“They were playing in Lyons, France the day before the Women’s World Cup semi-finals,” Axelrod told Raddatz and the Virtual TGIM audience. “So I went with my sound guy, Sam [Beneitone], and my producer was there as well, and we got to talk to people about their views on women’s soccer, which is their football, and their opinions on the differences between the women’s game and the men’s game. It’s been a year since the U.S. Women won the World Cup and they’re still fighting for equal pay. So it really fit with Coach.”

Since Coach, Jordan has created video content for the ad campaigns of multiple Broadway shows and produced two upcoming shorts, Bennifer by Ryan McGlade and Nothing That Moves by Coach sound designer Sam Beneitone, a live-action short film that explores our universal wrongs through the extreme point of view of a psychotic man named Mickey.

“I’m also finishing this short I wrote back in November which is set in New York City,” revealed Axelrod, who heretofore has chosen smaller, suburban locations for his short films. “After being here for over seven years, I decided it was time to make a New York movie with New York characters and people. Some of the people in the film aren’t really actors but people I’ve befriended over the years. I was able to entrust them with big roles throughout because they’re playing slightly exaggerated versions of themselves.”

A fan of 1970s-era films, Axelrod appreciates movies that take real people and put them in a situation and set the ground rules for what’s going to happen next.

“That allows them to bring themselves to the part,” Jordan explains. “There is a scene in the newest short that takes place in one of my favorite Chinese restaurants in New York City. I befriended the owner and he let us shoot there and he’s kind of in it for a brief moment. But my friend who has this very large part and a big presence in that scene, he knew how the scene had to play out, how the information had to come through. He had to do what he had to do, and the way it came out was better than I had hoped and could have planned.”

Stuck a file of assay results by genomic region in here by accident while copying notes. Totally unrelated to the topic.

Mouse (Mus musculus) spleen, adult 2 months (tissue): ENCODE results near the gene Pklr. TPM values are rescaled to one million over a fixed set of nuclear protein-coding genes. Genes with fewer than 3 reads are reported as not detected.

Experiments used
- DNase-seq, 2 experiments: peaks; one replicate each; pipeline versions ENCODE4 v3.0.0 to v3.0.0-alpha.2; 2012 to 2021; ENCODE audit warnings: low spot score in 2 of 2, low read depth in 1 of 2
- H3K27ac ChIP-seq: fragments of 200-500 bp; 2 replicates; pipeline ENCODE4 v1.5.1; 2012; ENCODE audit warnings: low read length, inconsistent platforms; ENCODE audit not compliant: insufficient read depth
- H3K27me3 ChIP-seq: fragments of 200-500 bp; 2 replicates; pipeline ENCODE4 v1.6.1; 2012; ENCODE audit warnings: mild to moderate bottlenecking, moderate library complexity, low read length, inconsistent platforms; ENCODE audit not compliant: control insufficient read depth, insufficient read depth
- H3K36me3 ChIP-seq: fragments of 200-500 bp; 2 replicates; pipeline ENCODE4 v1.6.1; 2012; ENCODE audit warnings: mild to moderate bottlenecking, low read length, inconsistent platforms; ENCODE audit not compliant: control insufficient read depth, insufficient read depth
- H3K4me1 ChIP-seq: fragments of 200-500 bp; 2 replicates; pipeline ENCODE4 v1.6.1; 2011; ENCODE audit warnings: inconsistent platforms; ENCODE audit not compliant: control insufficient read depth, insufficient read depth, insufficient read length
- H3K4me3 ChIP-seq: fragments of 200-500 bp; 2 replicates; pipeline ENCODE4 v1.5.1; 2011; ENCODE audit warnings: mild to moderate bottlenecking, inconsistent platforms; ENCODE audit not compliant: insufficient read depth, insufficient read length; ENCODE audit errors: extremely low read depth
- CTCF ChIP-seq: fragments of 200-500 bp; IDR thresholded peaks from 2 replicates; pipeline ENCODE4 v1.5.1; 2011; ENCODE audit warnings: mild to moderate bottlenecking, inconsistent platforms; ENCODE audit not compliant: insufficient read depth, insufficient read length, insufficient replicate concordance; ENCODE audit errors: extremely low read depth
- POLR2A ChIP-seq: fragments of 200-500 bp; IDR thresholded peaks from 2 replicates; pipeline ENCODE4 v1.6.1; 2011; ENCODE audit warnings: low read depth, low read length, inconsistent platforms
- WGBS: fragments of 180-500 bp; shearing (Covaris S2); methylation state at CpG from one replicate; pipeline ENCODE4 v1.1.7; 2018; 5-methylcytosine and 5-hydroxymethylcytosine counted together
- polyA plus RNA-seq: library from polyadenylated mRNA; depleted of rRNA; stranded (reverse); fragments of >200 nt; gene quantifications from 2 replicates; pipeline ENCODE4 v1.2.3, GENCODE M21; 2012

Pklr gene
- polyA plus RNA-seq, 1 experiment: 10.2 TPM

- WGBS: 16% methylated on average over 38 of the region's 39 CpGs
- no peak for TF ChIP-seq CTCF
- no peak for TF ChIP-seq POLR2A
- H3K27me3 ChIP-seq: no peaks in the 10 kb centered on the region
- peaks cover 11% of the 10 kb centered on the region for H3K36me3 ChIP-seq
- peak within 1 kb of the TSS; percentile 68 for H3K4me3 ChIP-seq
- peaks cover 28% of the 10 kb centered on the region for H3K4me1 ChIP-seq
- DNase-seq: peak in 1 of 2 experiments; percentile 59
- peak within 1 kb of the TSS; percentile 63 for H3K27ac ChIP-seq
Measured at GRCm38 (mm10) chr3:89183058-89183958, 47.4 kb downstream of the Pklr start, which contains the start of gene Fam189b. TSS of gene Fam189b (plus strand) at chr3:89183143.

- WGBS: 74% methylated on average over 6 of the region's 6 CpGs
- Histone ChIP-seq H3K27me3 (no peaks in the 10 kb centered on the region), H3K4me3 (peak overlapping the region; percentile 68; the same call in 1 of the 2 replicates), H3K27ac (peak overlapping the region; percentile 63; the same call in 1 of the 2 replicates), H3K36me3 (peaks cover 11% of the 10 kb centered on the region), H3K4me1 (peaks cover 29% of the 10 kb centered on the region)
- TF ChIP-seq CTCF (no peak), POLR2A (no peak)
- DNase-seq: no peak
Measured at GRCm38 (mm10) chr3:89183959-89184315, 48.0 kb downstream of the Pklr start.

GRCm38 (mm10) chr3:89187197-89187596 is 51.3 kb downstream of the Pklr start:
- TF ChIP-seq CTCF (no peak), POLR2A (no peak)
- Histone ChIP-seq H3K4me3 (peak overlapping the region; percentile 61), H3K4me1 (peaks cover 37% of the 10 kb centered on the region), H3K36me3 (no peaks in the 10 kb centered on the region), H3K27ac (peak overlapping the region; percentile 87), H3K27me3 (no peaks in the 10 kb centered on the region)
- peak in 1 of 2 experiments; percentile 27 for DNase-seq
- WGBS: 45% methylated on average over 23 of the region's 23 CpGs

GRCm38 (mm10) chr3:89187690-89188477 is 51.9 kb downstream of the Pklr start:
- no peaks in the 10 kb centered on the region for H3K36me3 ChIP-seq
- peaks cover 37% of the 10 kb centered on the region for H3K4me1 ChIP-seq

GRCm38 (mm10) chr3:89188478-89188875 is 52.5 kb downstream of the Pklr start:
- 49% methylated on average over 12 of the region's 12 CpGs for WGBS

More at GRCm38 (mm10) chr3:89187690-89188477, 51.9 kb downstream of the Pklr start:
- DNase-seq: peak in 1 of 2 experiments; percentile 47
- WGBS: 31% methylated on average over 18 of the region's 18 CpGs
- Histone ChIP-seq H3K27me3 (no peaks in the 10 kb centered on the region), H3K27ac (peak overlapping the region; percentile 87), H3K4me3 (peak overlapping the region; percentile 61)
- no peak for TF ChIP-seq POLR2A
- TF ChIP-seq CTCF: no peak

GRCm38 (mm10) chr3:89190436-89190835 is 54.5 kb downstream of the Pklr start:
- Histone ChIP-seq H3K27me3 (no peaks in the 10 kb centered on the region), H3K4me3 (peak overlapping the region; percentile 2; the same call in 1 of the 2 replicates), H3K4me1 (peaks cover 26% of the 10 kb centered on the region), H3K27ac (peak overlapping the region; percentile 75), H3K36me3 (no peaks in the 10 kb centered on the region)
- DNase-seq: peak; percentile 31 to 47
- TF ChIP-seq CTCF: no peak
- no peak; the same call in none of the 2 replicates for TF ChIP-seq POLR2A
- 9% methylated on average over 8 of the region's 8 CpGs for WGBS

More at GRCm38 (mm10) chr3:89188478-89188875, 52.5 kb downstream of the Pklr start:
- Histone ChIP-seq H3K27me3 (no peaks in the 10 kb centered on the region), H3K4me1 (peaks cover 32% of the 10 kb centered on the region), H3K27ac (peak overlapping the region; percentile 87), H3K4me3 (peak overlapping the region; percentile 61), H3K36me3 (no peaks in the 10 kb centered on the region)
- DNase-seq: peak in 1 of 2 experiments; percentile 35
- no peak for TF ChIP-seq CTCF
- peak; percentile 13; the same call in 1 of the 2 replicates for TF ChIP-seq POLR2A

Axelrod admits that relaxing and being open to what’s coming your way is somewhat antithetical to what he learned about filmmaking at NYU.

“But I’m trying to cultivate the uncontrollable,” he sums up.

Although he didn’t disclose more than that, Axelrod did report that the editing is done and he’s working now on color and sound.

Perhaps the new short will be a submission to the 11th Annual Fort Myers Film Festival. [Although the 10th Anniversary FMFF has yet to screen, each of the 70+ films it will show have already been chosen.]

For now, Axelrod remains in Brooklyn, where he’s attended a number of Black Lives Matter protests and continues to deal with COVID-19. While he cannot predict how these experiences will affect his work going forward, “I’ve always tried to incorporate an element of listening, whether it’s a character’s or another person’s opinion, into not only my filmmaking, but my life.”

And listening is what Axelrod feels that’s important to do in the wake of the George Floyd-Breonna Taylor-Ahmaud Arbery [and now Rayshard Brooks] slayings.

“It’s really our place to listen, and if it takes our bodies to be there, and gives people a chance to speak, it’s an important contribution we can make in this moment,” Jordan insists. “For me, it’s about observing and listening and supporting. No one wants to go out there and get infected. But you’re making this choice to be that body that goes out there to show your support and listen to people who don’t normally have the opportunity to express their views.”

And it’s that kind of sensitivity, awareness and attentiveness that have become trademarks of a Jordan Axelrod film.

And that’s precisely why Eric Raddatz has predicted before and reiterated toward the end of last week’s Virtual TGIM that “I knew Jordan Axelrod back before he became one of the pre-eminent filmmakers in the country.”

Happy birthday Jordan. Many more.

June 14, 2020.